If you’re only going to read one board report, it should be this one (and I say that, having drafted the Forward Movement report!). The Church Pension Fund (CPF) is one of the most important organizations in the life of the Episcopal Church, both because of their considerable financial resources, but even more-so because of what they offer the church. For those who don’t know, CPF also oversees a bunch of affiliated companies that do publishing, insurance, clergy wellness, and more. That’s all Church Pension Group (CPG). If you haven’t visited their website in a while, check it out. Holy cow, they do lots of amazing work to support our clergy and lay employees in the church.
CPG is misunderstood too often. People get angry at CPG if they don’t like how our denominational health plan is set up. Or people complain (with good cause, in my view) about the disparity between lay and clergy pensions, and they mistakenly cast the blame on CPG. And so on. But here’s the thing. On most of this stuff, CPG does what General Convention said. If, for example, we wanted lay and clergy pension parity, all it takes is for General Convention to order it — and for a willingness to increase our expense on the lay side or cut our benefits on the clergy side (or both).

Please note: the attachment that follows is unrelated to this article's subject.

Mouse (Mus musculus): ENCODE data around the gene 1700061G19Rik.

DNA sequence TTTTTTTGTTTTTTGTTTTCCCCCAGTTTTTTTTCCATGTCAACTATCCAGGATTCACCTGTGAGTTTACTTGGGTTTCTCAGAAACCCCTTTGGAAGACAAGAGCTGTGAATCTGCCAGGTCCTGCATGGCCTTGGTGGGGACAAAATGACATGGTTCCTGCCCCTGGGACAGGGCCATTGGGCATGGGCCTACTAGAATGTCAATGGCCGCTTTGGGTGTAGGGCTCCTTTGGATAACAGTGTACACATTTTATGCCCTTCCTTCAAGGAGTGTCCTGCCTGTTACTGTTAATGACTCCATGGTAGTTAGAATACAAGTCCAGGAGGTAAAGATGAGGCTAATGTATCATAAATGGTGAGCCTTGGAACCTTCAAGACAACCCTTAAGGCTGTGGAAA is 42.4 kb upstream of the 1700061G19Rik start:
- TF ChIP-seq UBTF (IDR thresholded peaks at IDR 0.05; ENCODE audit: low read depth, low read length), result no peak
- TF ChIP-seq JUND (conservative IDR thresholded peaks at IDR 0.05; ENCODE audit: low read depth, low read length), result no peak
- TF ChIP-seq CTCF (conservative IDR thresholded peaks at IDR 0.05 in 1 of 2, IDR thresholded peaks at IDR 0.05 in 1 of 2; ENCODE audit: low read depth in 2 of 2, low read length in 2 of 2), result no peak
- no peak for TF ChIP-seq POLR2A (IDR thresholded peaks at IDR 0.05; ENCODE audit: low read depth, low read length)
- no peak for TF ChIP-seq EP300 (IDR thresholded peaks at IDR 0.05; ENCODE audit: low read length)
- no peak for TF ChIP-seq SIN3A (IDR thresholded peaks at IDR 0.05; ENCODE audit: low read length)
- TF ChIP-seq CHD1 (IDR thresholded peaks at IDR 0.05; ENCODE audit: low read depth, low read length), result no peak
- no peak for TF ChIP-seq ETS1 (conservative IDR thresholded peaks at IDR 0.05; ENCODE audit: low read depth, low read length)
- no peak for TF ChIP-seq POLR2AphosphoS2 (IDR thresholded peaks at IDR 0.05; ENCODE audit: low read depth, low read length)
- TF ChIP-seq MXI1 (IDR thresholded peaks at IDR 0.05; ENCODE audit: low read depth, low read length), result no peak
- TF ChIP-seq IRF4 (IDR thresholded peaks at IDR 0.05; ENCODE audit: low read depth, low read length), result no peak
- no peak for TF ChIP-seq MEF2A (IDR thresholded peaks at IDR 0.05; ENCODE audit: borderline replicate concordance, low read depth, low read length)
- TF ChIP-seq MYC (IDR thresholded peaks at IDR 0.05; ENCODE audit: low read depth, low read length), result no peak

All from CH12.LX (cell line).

At this convention, there are some interesting conversations happening about CPG. If you’ve been paying attention, you’ll have caught wind of them. People are beginning to question CPF’s investment policies, especially with regard to socially responsible investing (or whatever term you want to use). There are indeed questions about health and pension plans. And there are larger questions about the extent to which CPG/CPF is independent of General Convention in its actions.
I won’t try to summarize what’s in this report. CPF lays out its thinking on a variety of issues, and you should read it carefully. For what it’s worth, I think CPF does a fantastic job with its mandate, and my qualms are usually with the mandate when I do have qualms. I would like to see more socially responsible investing from CPF, but I also hear what they’re saying when they make the case about why they shouldn’t do that.
In a couple of the other reports and resolutions elsewhere, when CPF is addressed, I’ll have more to say. But here I simply urge you to read this important report from an important organization. The report details some of the challenges that our church faces with part-time and bivocational clergy and other issues. The report also contains accounts of how CPF has responded to various requests from General Convention. Mostly, it’s important to gather facts before we get too cranky about CPF/CPG. People tend to have strong feelings about CPG, and those feelings are not always backed up by the reality at hand.
Disciplinary Board for Bishops